Historic Ithaca is happy to announce a preservation easement has been made for the historic Enfield property known as "Stone House." Historic Ithaca worked as consultants to the Finger Lakes Land Trust (FLLT) to help ensure the future of this property.140 acres will be donated to the FLLT to be conserved and the historic home, which was purchased by a private buyer, will be preserved with guidance by Historic Ithaca's preservationists.
"The early 19th century building at 4 Stone House Road is an important piece of Tompkins County's history which we are thrilled to be part of its story and its salvation. By working with the Margaret Bald estate, the Finger Lakes Land Trust, and the new owner, the historic building will be preserved to ensure its future as an asset to the entire community," said Susan Holland, Director for Historic Ithaca.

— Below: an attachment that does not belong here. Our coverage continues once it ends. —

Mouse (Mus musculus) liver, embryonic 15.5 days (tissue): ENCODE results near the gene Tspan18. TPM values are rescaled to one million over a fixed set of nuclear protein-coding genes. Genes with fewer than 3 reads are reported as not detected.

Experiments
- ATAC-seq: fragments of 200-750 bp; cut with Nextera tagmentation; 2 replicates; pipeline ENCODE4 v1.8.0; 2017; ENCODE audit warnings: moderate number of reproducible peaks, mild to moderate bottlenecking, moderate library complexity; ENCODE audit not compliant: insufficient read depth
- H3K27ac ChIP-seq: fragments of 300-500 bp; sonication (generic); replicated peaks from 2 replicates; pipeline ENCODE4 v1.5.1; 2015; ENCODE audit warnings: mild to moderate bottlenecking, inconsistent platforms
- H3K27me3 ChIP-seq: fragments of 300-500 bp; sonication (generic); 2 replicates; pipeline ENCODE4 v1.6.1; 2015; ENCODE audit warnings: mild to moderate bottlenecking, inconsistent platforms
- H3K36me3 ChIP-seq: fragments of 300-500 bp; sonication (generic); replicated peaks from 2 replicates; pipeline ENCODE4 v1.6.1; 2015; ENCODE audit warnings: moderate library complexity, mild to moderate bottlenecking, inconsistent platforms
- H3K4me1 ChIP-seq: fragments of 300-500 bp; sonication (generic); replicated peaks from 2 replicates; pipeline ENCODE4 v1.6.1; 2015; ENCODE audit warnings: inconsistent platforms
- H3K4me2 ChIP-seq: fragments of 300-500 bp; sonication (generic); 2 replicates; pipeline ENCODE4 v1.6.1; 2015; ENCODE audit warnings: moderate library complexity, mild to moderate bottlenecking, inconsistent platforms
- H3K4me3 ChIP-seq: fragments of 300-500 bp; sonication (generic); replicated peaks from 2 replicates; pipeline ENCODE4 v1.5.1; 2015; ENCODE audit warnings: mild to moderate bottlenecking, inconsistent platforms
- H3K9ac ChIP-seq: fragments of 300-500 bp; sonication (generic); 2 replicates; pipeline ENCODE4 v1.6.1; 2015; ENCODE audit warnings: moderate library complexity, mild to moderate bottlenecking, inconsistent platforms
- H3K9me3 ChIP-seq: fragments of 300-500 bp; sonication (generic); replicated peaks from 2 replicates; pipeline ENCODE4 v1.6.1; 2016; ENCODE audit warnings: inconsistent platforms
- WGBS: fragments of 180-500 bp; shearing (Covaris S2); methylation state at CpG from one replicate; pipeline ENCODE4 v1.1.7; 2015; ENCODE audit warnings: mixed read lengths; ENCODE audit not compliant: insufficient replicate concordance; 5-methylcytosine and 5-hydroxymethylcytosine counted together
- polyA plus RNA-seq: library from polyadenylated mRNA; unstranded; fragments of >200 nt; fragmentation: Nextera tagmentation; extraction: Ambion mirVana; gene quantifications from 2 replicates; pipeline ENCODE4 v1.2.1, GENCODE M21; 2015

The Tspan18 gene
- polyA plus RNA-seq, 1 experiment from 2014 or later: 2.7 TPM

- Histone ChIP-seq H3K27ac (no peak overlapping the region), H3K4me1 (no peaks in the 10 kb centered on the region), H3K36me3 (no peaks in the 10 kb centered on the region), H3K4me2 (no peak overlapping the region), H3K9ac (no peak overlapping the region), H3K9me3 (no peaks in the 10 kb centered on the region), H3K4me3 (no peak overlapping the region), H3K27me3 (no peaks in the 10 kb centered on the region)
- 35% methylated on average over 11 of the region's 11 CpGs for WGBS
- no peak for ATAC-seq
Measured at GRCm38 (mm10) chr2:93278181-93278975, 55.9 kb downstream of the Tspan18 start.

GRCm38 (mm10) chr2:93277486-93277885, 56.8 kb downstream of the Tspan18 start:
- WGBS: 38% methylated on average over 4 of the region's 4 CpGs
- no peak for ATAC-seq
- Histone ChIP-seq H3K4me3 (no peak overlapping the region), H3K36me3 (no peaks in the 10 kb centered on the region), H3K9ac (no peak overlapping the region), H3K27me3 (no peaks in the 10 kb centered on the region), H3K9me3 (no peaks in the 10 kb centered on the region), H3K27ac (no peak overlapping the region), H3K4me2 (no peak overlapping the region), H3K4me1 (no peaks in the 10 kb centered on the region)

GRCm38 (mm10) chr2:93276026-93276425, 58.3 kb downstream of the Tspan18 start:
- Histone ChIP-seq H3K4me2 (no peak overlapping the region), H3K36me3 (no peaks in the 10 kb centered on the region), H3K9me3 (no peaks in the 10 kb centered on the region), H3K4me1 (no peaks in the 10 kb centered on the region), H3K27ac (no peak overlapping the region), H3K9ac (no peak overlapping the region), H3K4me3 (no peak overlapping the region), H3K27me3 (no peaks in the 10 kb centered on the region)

“We are grateful to Margaret Bald for her support of work and are delighted to have the opportunity to partner with Historic Ithaca to ensure the future of her home,” said Land Trust Executive Director Andrew Zepp.
Margaret Bald also conveyed 140 additional acres to the FLLT that will be committed to conservation. This land features mature forest and brush land adjacent to Robert H. Treman State Park. The FLLT is working with the New York State Office of Parks Recreation & Historic Preservation and the Cayuga Trails Club to develop a plan for conserving the property and providing for public access.
Proceeds from the sale of the house will be used to fund future FLLT conservation projects. Other protected lands nearby include the Bock-Harvey Forest Preserve, the FLLT’s Stevenson Forest Preserve, and two properties protected by FLLT conservation easements.
Read more about this preservation win in the Ithaca Times.